Australia's grain farmers pray for rain
May is the month when Australia's wheat farmers hold their hands and pray for rain.
Good falls in the next few weeks could produce bumper harvests and turn around the fortunes of grain growers blighted by six years of meagre returns, dpa reported.
The state-funded Australian Bureau of Agricultural and Resource Economics (ABARE) is predicting the most valuable wheat crop the country has produced: 26 million tons, worth a record 8.6 billion Australian dollars (8 billion US dollars).
Full grain silos would be the tonic the troubled sector has longed for. Farmers won't be able to pay off all their debts, but they will be able to show bankers that agriculture is still a fair bet.
Phillip Malone, 52, who works a family farm near Gulargambone in the south-east grain belt, has had it so bad that he employs only one worker when five years ago he had eight.
"The hardship I've had over the last couple of years I wouldn't wish on anyone," he said. "They say that getting your sons and daughters to take over the farm is the same as child abuse."
Malone, who used to run sheep on the property but has changed to cropping because that's where the money is, reckons that three good years would be needed to get the family finances back to where they were.
It's a view borne out by the Bureau of Meteorology, which says recent good rains in some areas don't mask a trend reflected in the closure of 30 per cent of farms in the past 20 years.
"The combination of record heat and widespread drought during the past five to 10 years over large parts of southern and eastern Australia is without historical precedent and is, at least partly, the result of climate change," the bureau said in a statement. "Several years of above-average rainfall are required to remove the very long-term deficits."
Of the 130,000 farming families, around a quarter are receiving government handouts. The government has put up the money to finance the exit of 1,000 farmers but there are few takers so far.
"We don't see a vacant landscape as the answer," National Farmers Federation chief Ben Fargher said. "We've been doing a lot in terms of environmental sustainability on farms."
At agribusiness powerhouse Auscott's 15,000-hectare farm outside Moree the cotton fields stretch to the horizon. But the drought has cut cotton production by 90 per cent and this year the biggest cash crop will be wheat.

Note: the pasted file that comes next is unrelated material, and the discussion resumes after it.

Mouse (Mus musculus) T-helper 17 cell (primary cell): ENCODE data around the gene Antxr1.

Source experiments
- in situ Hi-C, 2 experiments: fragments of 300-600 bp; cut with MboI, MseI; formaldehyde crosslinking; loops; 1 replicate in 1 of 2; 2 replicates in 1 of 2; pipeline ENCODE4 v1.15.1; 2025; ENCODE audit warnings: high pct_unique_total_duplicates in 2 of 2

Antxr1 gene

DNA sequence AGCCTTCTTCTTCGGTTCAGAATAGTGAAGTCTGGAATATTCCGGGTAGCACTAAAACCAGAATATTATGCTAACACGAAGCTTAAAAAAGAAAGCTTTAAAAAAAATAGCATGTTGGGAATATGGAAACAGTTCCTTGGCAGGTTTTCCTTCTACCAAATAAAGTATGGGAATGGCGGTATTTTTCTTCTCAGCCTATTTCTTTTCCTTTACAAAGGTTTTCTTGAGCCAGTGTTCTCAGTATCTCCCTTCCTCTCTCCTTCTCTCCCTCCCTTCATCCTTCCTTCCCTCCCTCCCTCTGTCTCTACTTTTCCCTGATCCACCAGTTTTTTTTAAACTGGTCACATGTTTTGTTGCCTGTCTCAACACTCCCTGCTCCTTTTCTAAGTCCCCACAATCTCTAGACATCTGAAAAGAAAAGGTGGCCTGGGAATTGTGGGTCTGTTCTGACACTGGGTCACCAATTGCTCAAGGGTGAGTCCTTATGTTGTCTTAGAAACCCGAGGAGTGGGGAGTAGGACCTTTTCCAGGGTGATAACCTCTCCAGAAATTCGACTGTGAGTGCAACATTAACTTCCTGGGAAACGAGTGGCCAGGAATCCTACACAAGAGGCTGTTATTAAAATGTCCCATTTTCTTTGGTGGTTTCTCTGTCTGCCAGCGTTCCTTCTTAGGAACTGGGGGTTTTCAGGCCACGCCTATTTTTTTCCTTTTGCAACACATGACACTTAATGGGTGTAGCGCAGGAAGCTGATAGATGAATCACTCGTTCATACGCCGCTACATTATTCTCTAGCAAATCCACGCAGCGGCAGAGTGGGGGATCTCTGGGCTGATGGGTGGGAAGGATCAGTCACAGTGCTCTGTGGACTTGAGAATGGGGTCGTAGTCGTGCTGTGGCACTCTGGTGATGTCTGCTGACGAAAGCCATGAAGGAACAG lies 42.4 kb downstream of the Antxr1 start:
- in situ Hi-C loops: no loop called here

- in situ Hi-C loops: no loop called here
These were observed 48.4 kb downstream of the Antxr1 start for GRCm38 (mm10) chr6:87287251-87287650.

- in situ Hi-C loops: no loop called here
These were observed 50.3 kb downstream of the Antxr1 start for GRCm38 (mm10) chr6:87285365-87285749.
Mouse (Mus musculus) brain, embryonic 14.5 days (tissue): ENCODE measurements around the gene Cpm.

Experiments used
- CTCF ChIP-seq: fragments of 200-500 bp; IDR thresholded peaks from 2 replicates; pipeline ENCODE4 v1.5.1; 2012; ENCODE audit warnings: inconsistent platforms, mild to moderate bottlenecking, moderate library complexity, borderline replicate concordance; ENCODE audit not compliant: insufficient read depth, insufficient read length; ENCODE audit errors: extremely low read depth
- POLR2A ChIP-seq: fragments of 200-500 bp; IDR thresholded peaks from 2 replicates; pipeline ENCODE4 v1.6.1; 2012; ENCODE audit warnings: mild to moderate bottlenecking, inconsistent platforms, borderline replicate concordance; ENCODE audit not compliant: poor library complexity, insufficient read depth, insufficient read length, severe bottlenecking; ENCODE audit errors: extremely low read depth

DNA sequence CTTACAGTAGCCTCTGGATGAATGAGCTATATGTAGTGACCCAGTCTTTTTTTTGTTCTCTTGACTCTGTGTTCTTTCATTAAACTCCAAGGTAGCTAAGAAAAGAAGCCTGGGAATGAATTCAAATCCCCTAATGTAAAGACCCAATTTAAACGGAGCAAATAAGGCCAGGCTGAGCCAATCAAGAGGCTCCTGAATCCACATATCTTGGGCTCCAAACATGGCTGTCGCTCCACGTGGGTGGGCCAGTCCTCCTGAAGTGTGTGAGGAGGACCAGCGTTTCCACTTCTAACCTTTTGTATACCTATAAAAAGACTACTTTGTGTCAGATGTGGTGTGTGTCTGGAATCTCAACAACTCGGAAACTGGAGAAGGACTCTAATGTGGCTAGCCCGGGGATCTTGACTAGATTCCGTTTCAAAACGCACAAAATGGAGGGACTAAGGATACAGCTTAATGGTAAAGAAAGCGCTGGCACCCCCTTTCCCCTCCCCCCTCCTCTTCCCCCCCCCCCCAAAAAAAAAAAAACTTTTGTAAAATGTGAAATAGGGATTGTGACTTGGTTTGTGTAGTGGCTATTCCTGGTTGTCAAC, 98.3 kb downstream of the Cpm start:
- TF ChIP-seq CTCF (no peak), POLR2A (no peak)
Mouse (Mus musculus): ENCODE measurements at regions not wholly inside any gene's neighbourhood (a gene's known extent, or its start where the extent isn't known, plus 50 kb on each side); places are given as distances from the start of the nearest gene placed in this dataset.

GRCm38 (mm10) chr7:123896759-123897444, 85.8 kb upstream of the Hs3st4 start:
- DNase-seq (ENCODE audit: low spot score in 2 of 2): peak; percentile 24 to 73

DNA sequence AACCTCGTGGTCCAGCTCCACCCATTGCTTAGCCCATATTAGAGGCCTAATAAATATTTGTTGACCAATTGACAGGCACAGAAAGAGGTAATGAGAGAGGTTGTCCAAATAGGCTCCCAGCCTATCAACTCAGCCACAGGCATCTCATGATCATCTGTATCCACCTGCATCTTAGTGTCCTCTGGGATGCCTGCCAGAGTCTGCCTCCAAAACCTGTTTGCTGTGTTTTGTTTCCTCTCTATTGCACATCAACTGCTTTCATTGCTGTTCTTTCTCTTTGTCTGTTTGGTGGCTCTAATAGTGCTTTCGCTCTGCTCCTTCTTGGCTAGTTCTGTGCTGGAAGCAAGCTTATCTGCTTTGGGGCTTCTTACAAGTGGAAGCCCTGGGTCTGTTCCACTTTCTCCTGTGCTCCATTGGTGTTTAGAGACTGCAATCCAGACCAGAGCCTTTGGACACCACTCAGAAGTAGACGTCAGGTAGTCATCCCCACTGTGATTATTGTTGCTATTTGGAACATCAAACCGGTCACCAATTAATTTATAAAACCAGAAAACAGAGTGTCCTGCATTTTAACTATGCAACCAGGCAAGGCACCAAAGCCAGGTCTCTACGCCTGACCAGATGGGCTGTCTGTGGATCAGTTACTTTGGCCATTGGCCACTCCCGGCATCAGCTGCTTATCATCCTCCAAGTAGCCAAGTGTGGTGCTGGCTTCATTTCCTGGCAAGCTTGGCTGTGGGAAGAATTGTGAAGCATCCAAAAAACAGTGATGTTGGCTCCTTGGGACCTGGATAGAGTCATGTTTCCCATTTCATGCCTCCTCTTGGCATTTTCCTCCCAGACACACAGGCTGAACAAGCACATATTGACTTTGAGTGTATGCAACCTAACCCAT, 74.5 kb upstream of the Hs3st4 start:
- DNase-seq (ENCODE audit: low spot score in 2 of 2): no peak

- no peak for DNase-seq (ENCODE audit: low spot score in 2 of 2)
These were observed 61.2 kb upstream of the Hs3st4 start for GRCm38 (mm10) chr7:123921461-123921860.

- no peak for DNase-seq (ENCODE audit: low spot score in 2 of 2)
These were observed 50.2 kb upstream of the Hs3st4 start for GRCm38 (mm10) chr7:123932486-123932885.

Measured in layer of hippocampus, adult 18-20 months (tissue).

"We are expecting one of the biggest grain harvests this year, but we are still struggling to make a profit," said general manager Harvey Gaynor.
Auscott is as high-tech as you can go. The sowing is satellite assisted and the furrows are laser levelled. Soil moisture probes across half of the property that is irrigated are there to transmit measurements that make sure not a drop is wasted.
"Our yields have doubled over the last 20 years for the same amount of water," Gaynor said. "Our main strategy is to reduce our core area of irrigated land."
Like farmers up and down the Murray-Darling river system, Auscott has an allocation of water that it can use - if there is enough water in the system. Some farmers with allocations trade them rather than grow crops.
Auscott, which is US owned, is always in the market for water but has yet to go through a season where trading one of its licences made more sense than using it.
Like most people on the land, Gaynor is convinced that the sector can cope with climate change.
"Assured water: that's what we don't have now, and what we will have to manage without," he said.
ABARE has warned that climate change could shave 10 per cent off agricultural production within 25 years. By 2050 output could be down by 19 per cent, and Australia, currently a leading exporter of wheat, beef, sugar and dairy products, could slump in the rankings as farmland gets hotter and drier and production declines.